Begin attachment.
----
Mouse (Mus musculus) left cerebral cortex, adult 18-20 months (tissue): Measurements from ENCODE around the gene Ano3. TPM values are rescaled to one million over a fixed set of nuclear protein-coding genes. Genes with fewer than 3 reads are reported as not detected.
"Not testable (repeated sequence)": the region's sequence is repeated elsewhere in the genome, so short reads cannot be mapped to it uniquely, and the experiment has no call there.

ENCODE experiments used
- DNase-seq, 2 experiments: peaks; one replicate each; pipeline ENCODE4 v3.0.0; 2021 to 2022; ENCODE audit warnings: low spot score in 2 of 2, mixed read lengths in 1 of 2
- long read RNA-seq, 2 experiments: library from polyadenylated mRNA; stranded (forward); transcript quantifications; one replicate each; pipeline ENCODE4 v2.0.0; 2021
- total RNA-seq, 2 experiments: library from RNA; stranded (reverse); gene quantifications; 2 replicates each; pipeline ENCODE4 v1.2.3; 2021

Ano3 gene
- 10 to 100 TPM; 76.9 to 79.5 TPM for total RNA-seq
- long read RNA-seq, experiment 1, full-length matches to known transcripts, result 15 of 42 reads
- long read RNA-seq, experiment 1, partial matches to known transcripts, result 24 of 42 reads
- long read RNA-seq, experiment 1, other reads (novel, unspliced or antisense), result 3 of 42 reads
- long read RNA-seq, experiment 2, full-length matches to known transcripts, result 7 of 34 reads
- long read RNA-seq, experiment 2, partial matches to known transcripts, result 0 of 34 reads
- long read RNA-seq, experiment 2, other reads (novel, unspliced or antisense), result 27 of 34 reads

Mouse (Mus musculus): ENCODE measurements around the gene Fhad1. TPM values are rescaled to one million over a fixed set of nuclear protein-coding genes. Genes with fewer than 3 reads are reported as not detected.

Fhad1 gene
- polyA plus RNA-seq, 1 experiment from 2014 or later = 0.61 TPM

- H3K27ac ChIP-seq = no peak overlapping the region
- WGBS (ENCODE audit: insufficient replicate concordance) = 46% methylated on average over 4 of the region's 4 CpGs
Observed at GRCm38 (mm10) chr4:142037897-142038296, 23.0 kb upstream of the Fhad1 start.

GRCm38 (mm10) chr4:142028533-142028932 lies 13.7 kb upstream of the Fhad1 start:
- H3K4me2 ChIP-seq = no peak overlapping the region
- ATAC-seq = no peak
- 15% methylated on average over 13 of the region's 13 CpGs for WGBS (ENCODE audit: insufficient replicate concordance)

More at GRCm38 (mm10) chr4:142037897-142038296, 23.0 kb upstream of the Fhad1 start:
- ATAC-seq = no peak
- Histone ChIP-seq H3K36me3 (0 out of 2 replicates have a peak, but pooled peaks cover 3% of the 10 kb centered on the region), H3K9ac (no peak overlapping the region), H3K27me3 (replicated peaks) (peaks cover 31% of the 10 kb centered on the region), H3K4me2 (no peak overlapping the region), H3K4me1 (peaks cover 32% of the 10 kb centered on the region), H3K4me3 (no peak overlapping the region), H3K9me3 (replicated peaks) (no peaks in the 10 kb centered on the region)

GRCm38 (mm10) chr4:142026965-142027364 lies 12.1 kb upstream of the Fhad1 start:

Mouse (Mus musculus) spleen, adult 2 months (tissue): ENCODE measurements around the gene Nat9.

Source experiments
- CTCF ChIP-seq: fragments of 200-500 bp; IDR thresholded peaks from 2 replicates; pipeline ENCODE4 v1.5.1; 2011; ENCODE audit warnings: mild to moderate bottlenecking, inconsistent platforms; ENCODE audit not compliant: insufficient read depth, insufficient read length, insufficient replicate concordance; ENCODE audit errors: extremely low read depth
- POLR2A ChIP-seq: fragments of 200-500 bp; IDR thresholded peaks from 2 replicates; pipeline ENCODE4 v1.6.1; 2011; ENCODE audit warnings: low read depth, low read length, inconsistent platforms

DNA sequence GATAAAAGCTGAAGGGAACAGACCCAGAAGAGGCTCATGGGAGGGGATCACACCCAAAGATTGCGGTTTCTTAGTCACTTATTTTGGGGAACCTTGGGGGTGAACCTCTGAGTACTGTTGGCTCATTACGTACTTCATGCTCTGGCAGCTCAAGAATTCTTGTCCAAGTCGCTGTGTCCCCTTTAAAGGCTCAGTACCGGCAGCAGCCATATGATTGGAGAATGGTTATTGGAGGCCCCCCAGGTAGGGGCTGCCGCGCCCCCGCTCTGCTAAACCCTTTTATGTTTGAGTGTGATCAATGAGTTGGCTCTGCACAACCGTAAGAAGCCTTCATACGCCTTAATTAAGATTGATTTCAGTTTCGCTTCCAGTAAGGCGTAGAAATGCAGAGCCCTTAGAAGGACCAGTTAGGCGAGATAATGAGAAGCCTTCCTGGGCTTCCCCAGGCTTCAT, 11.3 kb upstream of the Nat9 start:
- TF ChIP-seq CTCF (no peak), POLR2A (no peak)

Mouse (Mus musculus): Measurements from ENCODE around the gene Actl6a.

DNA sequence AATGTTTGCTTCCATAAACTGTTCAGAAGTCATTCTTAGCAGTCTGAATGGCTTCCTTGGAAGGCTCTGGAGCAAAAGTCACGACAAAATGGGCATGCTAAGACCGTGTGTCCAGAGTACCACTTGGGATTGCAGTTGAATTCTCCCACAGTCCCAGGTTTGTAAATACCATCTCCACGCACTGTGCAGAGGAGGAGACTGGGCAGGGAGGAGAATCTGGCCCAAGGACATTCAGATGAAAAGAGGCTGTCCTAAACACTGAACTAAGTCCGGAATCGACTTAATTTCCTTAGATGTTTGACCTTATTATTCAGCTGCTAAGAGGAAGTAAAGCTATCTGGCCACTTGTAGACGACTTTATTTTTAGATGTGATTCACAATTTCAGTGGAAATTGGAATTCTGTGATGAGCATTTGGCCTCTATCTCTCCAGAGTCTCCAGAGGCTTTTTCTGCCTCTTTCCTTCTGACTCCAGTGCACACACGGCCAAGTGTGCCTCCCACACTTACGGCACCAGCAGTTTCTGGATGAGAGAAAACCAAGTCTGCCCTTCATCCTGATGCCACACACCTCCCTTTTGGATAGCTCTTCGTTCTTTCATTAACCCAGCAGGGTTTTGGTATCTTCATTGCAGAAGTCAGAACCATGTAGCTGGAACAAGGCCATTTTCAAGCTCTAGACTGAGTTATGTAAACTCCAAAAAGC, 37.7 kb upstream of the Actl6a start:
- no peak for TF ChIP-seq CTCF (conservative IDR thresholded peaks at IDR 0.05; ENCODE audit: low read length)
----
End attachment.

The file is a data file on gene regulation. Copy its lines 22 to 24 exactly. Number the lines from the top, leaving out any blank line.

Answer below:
- H3K4me2 ChIP-seq = no peak overlapping the region
- ATAC-seq = no peak
- 15% methylated on average over 13 of the region's 13 CpGs for WGBS (ENCODE audit: insufficient replicate concordance)